By Jake Crosby
He has been described by Age of Autism contributor David Kirby, as "perhaps the most important journalist covering the debate over autism and vaccines in America today, given the way that paper drives the news cycle in this country."
Unfortunately, Gardiner Harris of The New York Times is also "snide, cynical, wildly biased, dismissive, and arrogant," according to fellow Age of Autism contributor, JB Handley.
The evidence to date suggests Handley is overwhelmingly right. For example, a reader of Age of Autism confronted Gardiner Harris with the fact that conducting a vaccinated vs. unvaccinated study was possible, citing David Kirby’s report that former CDC director Julie Gerberding supported such research. Harris replied,
"thanks for your note. there is no credible way to compare autism rates in vaccinated and unvaccinated children. and dr. gerberding made no such statements. david kirby got his story entirely wrong. thanks, gardiner"
In fact, she did make such statements. When asked by Age of Autism's editor Dan Olmsted in 2005 whether or not she supported doing a vaccinated vs. unvaccinated study, Julie Gerberding replied it "could be done and should be done." So it was Gardiner Harris, not David Kirby, who got his story entirely wrong.
But that's not the end of it. This email received from Harris, Handley contends, "explains it all":
"but scaring parents away from life-saving medicines is no way to improve this terrible situation. i have met parents who lost their children to vaccine-preventable diseases, and they are haunted. if you had your way, there would be far more of these haunted souls. i hope to prevent that from happening." – Gardiner Harris
But does this email really explain it all? Findings that relate to the family of Mr. Harris suggest there is more to this story of a reporter who keeps mysteriously getting "his story entirely wrong."
One relative of Harris’, whose background is particularly relevant, is his brother, Crane B. Harris.
Here is a description of him at an event co-hosted by the Chairman, CEO and President of Proctor & Gamble, and T. George Harris, father of Crane and Gardiner Harris:
"Mr. Crane B. Harris, responsible for Jolla Pharmaceutical Co.'s partnering efforts"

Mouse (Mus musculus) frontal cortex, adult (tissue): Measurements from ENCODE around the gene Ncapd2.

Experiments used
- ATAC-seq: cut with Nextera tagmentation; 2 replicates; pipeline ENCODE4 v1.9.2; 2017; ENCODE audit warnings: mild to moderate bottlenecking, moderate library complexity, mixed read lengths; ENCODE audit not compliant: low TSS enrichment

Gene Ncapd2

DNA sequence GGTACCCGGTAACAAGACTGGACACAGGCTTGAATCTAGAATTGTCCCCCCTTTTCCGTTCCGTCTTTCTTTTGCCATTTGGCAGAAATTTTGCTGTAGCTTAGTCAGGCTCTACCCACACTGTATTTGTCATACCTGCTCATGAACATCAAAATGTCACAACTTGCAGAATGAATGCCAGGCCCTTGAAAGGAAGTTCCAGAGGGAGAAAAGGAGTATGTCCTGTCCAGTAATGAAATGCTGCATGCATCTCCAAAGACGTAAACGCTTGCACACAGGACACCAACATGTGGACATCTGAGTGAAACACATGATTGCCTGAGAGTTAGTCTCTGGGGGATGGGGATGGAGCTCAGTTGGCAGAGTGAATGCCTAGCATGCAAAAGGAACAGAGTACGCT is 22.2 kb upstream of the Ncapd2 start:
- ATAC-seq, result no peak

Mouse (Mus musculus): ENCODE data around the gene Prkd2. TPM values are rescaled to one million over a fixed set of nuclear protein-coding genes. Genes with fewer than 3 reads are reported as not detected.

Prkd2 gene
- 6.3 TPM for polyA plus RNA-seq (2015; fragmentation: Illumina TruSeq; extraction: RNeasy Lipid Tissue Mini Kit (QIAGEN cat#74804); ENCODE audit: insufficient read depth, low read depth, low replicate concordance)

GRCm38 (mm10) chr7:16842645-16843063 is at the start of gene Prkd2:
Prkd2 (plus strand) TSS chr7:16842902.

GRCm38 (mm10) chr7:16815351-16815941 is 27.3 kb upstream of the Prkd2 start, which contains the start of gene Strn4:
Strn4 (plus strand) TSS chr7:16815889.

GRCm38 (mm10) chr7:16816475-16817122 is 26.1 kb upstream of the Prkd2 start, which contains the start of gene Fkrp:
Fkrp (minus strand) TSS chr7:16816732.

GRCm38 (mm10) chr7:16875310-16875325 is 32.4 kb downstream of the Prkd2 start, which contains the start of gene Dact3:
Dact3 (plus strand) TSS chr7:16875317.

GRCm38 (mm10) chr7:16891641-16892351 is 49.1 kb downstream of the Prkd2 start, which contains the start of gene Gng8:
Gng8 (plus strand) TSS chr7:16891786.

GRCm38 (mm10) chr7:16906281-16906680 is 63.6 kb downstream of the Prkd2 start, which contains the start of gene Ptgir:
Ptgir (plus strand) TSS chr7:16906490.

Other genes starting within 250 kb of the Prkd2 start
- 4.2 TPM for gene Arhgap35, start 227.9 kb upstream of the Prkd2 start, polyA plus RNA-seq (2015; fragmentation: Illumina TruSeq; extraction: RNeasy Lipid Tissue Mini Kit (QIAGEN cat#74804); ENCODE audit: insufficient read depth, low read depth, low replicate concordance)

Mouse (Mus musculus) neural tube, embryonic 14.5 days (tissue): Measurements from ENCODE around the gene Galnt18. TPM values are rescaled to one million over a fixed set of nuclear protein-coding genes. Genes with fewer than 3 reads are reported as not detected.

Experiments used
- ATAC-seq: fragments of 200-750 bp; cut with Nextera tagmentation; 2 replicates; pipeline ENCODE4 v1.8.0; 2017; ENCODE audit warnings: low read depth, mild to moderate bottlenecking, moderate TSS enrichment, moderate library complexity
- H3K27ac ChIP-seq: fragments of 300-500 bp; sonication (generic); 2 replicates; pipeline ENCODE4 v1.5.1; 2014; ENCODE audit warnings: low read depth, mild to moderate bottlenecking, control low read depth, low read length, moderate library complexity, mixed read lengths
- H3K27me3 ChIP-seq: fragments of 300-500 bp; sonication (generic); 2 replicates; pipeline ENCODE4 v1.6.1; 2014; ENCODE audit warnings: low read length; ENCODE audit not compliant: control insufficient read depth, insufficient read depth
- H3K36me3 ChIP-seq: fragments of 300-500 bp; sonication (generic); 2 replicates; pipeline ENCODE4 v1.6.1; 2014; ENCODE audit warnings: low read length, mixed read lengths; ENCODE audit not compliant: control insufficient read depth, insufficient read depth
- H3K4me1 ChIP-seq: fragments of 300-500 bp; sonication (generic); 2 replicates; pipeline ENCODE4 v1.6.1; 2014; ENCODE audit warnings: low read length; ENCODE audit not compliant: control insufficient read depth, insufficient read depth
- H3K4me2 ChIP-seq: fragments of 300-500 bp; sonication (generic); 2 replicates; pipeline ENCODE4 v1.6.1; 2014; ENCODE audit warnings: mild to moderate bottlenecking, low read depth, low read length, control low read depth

So as recently as November 2004, Crane Harris worked for a pharmaceutical company and dealt with other pharmaceutical companies as well.
Every one of Jolla's top people has a connection to a company with a direct stake in this controversy:
"Dr. Gillespie (CEO) also held a number of positions at DuPont Merck Pharmaceutical Company, including Vice President of Marketing, from 1991 to 1996…
Ms. Sloan (VP) served as Assistant Controller at Affymax Research Institute, a publicly held drug-discovery research company and formerly a part of the Glaxo Wellcome Group…
Dr. Smith (Chairman of the Board) was Vice President of Clinical Research and from 1992 to 1993, Senior Vice President of Business and Market Development at Centocor, Inc., a publicly held biotechnology company, which is now a wholly owned subsidiary of Johnson & Johnson…
…he (Dr. Fildes) was the Vice President of Operations for the Industrial Division of Bristol-Myers Squibb Company…
In June 2001, Mr. Martin retired from CIBA Vision Corporation, a Novartis Company…
Dr. Young is a former Commissioner of the United States Food and Drug Administration…" (The FDA practically counts as a drug company, too.) (HERE)
Merck, Glaxo, J&J, Bristol-Myers Squibb, Novartis, and the FDA, a virtual cartel of pharmaceutical companies, is represented on the board of the company Gardiner Harris' brother worked for.
Not only was Crane Harris once the director of business development for Jolla, he is now the director of business development for a medical devices manufacturer called Illumina Inc. This company seems no less tied into the drug industry, stating on its company website:
“Our customers include leading genomic research centers, pharmaceutical companies, academic institutions, clinical research organizations, and biotechnology companies.”
In other words, the Gardiner Harris’ brother still deals with pharmaceutical companies.
Why is this particularly relevant? Because in all the years Harris spent writing for The New York Times, denying the evidence of harm from thimerosal, the MMR vaccine or anything having to do with vaccines at all, not once did he mention this little family tie.
Just recently, he wrote an article about The Lancet’s retraction of Dr. Andrew Wakefield’s case series, which Harris portrayed as part of a greater failure to link autism to vaccinations. He also failed to mention Lancet editor Richard Horton’s false testimony about his knowledge of Andrew Wakefield’s involvement with lawyers, and bashed parents who felt their children developed autism as a result of their vaccines. Gardiner Harris did not, however, mention his brother’s connection.
Likewise, when he began covering this controversy with his notorious June 2005 hit piece, "On Autism's Cause: It's Parents vs. Research," coauthored with recent Yale graduate and rookie journalist Anahad O'Connor, who studied under Fred Volkmar of the Yale Child Study Center, no such disclosure was made either.
Harris did write an article for The New York Times last year about vaccine-related conflicts of interest within the CDC, but only because the HHS, the parent department of the CDC that also shields drug companies from vaccine litigation, issued the report that said there were conflicts.
Gardiner Harris is still a conflicted writer posing as a legit journalist, not unlike Trine Tsouderos, Michael Fumento, Ben Goldacre, and Brian Deer.
Jake Crosby is a history student with Asperger Syndrome at Brandeis University and a contributing editor to Age of Autism.